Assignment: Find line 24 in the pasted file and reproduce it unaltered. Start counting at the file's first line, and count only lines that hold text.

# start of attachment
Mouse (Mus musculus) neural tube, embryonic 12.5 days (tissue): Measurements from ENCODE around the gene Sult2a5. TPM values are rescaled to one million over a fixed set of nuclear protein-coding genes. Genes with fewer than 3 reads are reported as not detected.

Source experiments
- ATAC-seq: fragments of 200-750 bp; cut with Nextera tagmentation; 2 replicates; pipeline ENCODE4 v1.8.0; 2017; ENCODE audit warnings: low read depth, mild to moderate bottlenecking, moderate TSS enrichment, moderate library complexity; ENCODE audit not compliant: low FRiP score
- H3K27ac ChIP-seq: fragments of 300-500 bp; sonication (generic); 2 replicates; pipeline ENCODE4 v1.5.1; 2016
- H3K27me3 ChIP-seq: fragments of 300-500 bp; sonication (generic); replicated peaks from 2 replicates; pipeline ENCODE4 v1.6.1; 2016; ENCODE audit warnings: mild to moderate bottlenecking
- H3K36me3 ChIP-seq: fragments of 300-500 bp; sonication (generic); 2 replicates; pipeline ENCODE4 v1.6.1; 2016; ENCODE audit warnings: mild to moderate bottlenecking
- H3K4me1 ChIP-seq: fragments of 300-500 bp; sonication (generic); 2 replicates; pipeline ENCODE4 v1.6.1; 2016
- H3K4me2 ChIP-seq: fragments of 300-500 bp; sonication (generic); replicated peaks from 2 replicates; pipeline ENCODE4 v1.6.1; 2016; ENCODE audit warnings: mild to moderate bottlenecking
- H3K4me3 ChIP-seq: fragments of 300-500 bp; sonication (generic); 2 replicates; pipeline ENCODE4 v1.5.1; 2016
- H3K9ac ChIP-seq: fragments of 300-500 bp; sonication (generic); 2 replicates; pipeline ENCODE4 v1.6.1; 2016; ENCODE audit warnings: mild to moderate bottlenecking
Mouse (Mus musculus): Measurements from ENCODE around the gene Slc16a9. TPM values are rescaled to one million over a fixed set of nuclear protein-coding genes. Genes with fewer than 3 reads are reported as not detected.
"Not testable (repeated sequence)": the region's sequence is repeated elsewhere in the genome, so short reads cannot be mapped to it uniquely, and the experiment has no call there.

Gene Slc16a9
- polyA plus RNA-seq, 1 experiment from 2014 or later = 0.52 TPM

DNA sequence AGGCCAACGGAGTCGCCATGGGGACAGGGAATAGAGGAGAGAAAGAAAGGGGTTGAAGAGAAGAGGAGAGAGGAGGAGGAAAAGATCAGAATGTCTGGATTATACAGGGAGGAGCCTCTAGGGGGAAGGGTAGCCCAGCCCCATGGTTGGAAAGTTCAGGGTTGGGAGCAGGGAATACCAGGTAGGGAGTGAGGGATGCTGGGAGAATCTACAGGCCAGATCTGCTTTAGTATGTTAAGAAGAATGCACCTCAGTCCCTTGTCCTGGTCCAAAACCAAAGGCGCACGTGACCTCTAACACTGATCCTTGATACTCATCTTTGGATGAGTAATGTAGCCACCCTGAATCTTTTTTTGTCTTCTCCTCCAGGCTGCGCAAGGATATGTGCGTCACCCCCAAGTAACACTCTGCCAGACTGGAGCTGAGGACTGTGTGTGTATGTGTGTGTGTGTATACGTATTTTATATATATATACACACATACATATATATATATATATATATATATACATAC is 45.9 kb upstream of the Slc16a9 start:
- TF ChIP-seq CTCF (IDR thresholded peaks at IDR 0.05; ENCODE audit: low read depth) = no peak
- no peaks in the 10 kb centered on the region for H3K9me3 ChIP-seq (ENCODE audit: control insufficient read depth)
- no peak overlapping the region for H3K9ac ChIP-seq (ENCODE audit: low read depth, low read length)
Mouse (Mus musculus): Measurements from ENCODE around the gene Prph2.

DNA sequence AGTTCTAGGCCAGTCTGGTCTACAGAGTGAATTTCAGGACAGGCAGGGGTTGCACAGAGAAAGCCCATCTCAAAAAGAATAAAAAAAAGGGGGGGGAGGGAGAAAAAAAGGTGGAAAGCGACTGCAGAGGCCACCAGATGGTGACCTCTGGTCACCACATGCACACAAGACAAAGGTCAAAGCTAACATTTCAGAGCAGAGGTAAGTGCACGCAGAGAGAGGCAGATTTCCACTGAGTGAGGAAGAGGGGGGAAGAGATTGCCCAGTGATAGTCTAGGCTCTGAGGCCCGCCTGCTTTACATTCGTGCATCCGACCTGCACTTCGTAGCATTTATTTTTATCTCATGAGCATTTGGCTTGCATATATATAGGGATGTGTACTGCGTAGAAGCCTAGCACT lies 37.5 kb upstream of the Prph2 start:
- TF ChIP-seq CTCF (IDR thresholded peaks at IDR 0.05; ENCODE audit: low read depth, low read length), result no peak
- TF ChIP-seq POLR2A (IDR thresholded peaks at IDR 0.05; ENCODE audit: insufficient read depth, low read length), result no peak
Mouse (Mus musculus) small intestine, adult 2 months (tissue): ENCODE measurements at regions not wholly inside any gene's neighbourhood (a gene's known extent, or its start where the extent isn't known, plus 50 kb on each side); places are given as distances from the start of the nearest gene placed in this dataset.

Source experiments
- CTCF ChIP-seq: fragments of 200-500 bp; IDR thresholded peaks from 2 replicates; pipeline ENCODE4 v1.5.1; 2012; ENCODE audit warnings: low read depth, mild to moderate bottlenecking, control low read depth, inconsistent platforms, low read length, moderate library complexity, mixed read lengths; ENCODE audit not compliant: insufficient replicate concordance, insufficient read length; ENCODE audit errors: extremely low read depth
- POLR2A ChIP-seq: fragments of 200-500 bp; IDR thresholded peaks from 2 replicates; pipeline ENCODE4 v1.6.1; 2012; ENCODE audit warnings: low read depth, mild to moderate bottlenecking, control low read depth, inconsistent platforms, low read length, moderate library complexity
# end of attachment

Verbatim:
Source experiments